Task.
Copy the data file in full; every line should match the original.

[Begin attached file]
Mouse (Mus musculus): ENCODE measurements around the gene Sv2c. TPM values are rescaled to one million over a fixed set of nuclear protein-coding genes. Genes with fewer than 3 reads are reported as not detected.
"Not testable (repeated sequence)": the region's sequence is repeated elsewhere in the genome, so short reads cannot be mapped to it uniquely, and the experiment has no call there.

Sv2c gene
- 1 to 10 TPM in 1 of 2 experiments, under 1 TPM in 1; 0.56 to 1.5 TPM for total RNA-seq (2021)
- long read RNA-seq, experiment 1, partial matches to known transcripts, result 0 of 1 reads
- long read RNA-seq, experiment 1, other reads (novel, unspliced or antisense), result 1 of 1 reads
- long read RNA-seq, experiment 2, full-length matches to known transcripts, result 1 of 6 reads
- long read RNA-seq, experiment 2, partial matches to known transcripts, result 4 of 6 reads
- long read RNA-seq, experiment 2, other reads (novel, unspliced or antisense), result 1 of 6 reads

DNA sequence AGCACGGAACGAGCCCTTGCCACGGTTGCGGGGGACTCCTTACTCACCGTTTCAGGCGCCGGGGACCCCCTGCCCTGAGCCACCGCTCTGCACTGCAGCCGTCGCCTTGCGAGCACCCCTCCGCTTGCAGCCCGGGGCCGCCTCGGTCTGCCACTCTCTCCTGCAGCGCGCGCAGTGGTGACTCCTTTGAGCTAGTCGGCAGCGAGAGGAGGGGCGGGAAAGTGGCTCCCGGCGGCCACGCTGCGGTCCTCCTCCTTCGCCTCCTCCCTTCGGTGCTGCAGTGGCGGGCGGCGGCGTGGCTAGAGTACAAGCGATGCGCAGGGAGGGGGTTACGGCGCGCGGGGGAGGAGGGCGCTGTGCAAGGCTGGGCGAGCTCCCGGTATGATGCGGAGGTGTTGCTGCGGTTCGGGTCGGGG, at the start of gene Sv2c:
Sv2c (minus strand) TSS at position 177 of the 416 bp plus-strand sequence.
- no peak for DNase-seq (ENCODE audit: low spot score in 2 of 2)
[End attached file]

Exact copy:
Mouse (Mus musculus): ENCODE measurements around the gene Sv2c. TPM values are rescaled to one million over a fixed set of nuclear protein-coding genes. Genes with fewer than 3 reads are reported as not detected.
"Not testable (repeated sequence)": the region's sequence is repeated elsewhere in the genome, so short reads cannot be mapped to it uniquely, and the experiment has no call there.

Sv2c gene
- 1 to 10 TPM in 1 of 2 experiments, under 1 TPM in 1; 0.56 to 1.5 TPM for total RNA-seq (2021)
- long read RNA-seq, experiment 1, partial matches to known transcripts, result 0 of 1 reads
- long read RNA-seq, experiment 1, other reads (novel, unspliced or antisense), result 1 of 1 reads
- long read RNA-seq, experiment 2, full-length matches to known transcripts, result 1 of 6 reads
- long read RNA-seq, experiment 2, partial matches to known transcripts, result 4 of 6 reads
- long read RNA-seq, experiment 2, other reads (novel, unspliced or antisense), result 1 of 6 reads

DNA sequence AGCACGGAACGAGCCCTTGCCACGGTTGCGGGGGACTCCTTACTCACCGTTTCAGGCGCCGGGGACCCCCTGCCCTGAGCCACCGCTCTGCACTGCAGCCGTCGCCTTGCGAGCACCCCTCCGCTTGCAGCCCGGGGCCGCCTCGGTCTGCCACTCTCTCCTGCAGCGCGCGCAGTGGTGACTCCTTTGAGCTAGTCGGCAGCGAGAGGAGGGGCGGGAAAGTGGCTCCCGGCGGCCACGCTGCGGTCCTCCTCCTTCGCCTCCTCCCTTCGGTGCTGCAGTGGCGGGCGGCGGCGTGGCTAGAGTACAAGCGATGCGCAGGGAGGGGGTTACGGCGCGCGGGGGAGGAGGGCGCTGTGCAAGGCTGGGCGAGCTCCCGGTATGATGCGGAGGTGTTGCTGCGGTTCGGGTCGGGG, at the start of gene Sv2c:
Sv2c (minus strand) TSS at position 177 of the 416 bp plus-strand sequence.
- no peak for DNase-seq (ENCODE audit: low spot score in 2 of 2)